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GideonF

1821 karmaJoined

Bio

Participation
5

Independent researcher on SRM and GCR/XRisk and on pluralisms in existential risk studies

How I can help others

Reach out to me if you have questions about SRM/Solar geoengineering

Comments
176

Some useful practical ideas that could emerge:

  • Inform what welfare requiremens ought to be put into law when farming insects
  • Inform and lobby the insect farming industry to protect these welfare requirements (eg corporate campaigns); do this in a similar way to how decapod welfare research has informed the work of the Shrimp Welfare Project
  • Understand the impacts of pesticides on insect welfare, and use this to lobby for pesticide substitutes
  • Improve the evidence base of insect sentience such that they can be incorporated into law (although I think the evidence is probably at least as strong as decapods which are already seen as sentient under UK Law).

Insect suffering is here now and real, and there is a lot of practical things we could do about it; dismissing it as 'head in the cloud philosophers' seems misguided to me

I think it's probably important to note that some people (ie me) do in fact think a unilateral pause by one of the major players (eg USA, China, UK, EU) may actually be pretty effective if done in the right way with the right messaging (likely to be useful in pushing towards a coordinated or uncoordinated global pause). Particularly if the US paused, I could very much see this starting a change reaction

I think this is untrue with regards to animal protests. My impression is a decently significant percentage of EA people working on animals have participated in protests

As another former fellow and research manager (climate change), this seems perhaps a bit of a strange justification.

The infrastructure is here - similar to Moritz's point, whilst Cambridge clearly has a very strong AI infrastructure, the comparative advantage of Cambridge over any other location, would, at least to my mind, be the fact it has always been a place of collaboration across different cause areas and considerations of the intersections and synergies involved (ie through CSER). It strikes me that in fact other locales, such as London (which probably has one of the highest concentration of AI Governance talent in the world) may have been a better location than Cambridge. I think this idea that Cambridge is best suited for purely AI seems surprising, when many fellows commented (me included) on the usefulness of having people from lots of different cause areas around, and the events we managed to organise (largely due to the Cambridge location) were mostly non-AI yet got good attendence throughout the cause areas.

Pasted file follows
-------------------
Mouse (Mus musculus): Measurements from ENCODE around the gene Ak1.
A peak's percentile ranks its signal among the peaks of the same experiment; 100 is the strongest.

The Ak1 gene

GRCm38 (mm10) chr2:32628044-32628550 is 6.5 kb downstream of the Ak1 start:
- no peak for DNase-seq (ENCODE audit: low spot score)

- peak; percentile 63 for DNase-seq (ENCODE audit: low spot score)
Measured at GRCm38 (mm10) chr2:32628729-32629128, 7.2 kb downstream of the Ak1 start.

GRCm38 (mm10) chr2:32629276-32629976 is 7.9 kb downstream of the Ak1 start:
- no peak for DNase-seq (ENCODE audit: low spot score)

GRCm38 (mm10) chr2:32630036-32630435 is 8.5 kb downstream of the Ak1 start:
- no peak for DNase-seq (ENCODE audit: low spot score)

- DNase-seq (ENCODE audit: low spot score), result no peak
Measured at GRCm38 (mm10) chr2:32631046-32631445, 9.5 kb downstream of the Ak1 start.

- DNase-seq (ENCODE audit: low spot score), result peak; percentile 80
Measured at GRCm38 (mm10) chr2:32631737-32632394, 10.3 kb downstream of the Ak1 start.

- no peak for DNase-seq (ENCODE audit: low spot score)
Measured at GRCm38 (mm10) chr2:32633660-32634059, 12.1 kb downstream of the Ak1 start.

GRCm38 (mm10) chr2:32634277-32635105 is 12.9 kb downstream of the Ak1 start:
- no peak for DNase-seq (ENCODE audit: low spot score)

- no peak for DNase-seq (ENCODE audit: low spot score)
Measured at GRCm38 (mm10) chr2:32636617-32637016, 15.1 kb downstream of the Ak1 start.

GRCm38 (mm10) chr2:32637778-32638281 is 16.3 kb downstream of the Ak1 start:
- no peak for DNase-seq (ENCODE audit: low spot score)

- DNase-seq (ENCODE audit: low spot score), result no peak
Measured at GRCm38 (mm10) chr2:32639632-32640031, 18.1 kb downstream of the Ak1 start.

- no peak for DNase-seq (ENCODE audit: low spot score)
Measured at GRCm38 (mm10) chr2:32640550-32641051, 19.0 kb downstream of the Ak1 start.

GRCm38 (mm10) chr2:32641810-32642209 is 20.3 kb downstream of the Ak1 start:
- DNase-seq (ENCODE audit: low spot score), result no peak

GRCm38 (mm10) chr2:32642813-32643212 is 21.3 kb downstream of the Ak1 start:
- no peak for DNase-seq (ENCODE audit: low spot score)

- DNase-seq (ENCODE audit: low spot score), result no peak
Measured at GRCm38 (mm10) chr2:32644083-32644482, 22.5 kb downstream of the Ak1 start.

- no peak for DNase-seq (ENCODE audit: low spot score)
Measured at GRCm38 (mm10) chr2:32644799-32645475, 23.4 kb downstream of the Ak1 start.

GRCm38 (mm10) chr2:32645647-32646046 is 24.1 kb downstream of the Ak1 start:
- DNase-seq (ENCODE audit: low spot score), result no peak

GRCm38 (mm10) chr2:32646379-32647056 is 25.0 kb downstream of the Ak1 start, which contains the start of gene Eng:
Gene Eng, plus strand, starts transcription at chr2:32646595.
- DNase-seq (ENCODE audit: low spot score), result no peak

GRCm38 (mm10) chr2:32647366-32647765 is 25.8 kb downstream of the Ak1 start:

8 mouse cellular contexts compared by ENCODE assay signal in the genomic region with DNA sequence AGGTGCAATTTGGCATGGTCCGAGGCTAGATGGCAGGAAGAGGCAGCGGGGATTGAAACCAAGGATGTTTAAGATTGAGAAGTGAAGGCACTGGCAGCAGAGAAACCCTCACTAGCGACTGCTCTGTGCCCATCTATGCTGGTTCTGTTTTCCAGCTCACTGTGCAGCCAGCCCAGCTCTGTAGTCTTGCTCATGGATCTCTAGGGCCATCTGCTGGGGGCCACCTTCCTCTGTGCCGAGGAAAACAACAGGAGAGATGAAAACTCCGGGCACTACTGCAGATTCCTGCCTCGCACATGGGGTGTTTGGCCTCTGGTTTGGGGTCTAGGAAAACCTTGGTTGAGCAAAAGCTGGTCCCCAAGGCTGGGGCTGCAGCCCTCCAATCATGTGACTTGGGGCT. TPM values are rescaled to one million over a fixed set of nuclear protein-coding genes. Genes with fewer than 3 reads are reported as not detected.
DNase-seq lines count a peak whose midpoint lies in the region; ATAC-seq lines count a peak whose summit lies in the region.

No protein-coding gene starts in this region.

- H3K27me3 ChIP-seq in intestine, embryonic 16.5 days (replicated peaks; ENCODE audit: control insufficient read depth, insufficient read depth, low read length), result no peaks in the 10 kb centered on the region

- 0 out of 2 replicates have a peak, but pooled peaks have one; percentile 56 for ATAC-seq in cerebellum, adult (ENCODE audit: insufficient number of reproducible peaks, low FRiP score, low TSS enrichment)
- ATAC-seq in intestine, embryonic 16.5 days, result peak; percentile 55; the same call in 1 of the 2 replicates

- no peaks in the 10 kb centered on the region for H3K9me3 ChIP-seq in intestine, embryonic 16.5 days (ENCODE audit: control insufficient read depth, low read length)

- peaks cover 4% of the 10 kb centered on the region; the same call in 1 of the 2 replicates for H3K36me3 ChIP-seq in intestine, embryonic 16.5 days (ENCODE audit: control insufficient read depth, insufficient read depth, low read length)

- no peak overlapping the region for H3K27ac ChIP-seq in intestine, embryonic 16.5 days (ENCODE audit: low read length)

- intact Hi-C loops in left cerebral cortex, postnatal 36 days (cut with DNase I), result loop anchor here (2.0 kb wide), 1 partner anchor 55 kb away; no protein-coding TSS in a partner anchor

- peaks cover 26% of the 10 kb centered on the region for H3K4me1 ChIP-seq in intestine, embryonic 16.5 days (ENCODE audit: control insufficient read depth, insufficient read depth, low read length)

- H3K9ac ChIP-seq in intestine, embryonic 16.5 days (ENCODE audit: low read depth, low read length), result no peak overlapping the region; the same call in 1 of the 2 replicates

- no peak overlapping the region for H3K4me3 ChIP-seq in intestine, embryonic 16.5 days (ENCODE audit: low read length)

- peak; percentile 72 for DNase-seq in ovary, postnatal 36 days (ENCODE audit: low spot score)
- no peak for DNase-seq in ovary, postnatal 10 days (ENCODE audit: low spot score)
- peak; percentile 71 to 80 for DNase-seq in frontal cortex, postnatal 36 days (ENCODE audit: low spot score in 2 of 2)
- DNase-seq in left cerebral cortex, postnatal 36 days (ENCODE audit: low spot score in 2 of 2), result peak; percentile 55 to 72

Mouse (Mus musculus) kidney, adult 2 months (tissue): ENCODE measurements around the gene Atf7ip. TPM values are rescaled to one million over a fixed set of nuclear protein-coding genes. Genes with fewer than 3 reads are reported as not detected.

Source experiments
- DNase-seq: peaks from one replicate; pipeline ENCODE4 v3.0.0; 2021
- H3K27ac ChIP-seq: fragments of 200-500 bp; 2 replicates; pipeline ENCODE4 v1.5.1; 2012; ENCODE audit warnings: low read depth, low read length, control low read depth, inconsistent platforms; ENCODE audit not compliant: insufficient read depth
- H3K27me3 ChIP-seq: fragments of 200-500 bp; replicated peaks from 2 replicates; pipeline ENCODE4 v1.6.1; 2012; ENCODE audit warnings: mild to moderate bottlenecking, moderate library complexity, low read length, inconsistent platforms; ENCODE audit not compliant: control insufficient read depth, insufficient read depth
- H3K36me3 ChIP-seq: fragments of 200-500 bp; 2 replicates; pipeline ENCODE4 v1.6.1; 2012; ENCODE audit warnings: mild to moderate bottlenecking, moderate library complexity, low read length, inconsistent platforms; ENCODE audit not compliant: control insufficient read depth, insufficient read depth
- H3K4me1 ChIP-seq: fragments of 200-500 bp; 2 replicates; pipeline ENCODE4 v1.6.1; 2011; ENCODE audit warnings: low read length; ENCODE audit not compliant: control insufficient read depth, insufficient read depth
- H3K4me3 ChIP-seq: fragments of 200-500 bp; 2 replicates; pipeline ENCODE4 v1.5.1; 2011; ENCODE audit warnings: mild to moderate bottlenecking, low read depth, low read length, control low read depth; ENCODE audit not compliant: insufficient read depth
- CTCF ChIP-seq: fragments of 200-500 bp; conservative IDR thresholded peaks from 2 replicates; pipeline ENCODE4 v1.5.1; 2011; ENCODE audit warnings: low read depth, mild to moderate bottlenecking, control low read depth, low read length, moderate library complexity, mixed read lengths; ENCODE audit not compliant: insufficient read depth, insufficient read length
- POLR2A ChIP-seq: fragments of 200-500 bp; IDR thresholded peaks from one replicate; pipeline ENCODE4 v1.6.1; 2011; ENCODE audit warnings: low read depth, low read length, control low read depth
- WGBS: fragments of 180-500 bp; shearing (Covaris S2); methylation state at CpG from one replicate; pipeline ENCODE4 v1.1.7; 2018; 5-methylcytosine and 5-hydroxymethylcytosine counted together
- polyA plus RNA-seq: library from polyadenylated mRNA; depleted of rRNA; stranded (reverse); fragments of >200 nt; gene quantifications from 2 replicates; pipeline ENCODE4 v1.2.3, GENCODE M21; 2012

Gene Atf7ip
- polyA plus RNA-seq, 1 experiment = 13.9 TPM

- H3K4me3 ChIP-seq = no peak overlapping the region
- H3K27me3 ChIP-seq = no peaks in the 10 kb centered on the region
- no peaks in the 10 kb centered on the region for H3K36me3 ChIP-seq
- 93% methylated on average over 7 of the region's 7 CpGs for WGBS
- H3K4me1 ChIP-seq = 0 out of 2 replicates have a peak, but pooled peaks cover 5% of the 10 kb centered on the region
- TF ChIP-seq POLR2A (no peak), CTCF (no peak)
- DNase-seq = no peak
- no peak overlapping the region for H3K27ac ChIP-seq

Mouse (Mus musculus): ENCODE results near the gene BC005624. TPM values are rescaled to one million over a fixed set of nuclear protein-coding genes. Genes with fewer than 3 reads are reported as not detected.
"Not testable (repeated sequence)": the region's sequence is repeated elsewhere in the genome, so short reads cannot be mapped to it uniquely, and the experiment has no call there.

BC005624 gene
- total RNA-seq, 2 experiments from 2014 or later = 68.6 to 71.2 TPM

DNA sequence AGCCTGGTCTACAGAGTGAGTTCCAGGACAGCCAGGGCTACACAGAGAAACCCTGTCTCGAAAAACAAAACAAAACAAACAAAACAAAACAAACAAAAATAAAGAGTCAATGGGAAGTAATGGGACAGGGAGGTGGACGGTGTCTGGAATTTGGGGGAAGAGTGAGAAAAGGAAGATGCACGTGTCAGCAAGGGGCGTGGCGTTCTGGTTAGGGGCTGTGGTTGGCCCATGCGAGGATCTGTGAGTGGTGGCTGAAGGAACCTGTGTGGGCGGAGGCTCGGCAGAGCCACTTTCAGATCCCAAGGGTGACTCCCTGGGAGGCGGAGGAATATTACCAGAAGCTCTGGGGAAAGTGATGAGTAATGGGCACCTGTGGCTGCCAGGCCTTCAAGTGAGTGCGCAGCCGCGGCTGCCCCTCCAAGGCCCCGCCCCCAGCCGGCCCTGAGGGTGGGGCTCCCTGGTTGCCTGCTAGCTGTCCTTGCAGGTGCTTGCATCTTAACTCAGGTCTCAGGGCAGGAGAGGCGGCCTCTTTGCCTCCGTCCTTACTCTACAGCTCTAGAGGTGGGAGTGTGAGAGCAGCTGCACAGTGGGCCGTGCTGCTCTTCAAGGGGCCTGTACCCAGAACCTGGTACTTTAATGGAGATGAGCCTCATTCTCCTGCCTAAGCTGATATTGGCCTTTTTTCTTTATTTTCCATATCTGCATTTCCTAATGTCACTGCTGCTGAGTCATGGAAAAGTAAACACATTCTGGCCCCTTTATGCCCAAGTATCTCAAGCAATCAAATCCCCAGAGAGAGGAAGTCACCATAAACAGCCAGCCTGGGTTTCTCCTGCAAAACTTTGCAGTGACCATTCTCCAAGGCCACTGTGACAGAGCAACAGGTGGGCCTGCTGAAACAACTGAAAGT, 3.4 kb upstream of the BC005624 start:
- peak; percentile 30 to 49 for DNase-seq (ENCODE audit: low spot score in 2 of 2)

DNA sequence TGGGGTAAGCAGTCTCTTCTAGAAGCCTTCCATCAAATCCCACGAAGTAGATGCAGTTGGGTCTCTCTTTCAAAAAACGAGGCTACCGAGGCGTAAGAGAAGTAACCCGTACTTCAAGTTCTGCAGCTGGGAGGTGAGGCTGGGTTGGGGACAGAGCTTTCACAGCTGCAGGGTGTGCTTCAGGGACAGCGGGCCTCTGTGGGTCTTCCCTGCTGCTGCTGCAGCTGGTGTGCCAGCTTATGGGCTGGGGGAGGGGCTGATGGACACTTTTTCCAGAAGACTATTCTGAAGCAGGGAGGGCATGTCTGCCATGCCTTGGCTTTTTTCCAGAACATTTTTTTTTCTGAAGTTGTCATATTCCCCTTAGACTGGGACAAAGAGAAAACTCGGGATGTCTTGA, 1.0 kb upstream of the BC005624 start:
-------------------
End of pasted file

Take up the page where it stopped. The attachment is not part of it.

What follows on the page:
Success of AI-safety alumni - similar to Moritz, I remain skeptical of this point (I think there is a closely related point which I probably endorse, which I will discuss later). It doesn't seem obvious that, when accounting for career level, and whether participants were currently in education, that AI safety actually scores better. Firstly, you have the problem of differing sample size, for example, take climate change; there have only been 7 climate change fellows (5 of which were last summer, and of those (depending on how you judge it), only 3 have been available for job opportunities for more than 3 months after the fellowship, so the sample size is much smaller than AI Safety and governance (and they have achieved a lot in that time). Its also, ironically, not clear that the AI Safety and Governance cause areas have been more successful at the metric of 'engaging in AI Safety projects'; for example, 75% of one of the non-AI cause areas' fellows from 2022 are currently employed in, or have offers for PhD's in, AI XRisk related projects, which seems a similar rate of success than AI in 2022.

I think the bigger thing that acts in favour of making it AI focused it that it is much easier for junior people to get jobs or internships in AI Safety and Governance than in XRisk focused work in some other cause areas; there simply are more role available for talented junior people that are clearly XRisk related. This might be clearly one reason to make ERA about AI. However, whilst I mostly buy this argument, its not 100% clear to me that this means counterfactual impact is higher. Many of the people entering into the AI safety part of the programme may have gone on to fill these roles anyway (I know of something similar to this being the case with a few rejected applicants), or the person whom they got the role above may have been only marginally worse. Whereas, for some of the cause areas, the participants leaned less XRisk-y by background, so ERA's counterfactual impact may be stronger, although it also may be higher variance. I think on balance, this does seem to support the AI switch, but by no margin am I sure of this.

It  seems that the successful opposition to previous technologies was indeed explicitly against that technology, and so I'm not sure the softening of the message you suggest is actually necessarily a good idea. @charlieh943  recent case study into GM crops highlighted some of this (https://forum.effectivealtruism.org/posts/6jxrzk99eEjsBxoMA/go-mobilize-lessons-from-gm-protests-for-pausing-ai - he suggests emphasising the injustice of the technology might be good); anti-SRM activists have been explictly against SRM (https://www.saamicouncil.net/news-archive/support-the-indigenous-voices-call-on-harvard-to-shut-down-the-scopex-project), anti-nuclear activists are explicitly against nuclear energy and many more. Essentially, I'm just unconvinced that 'its bad politics' is necessarily supported by case studies that are most relevant to AI.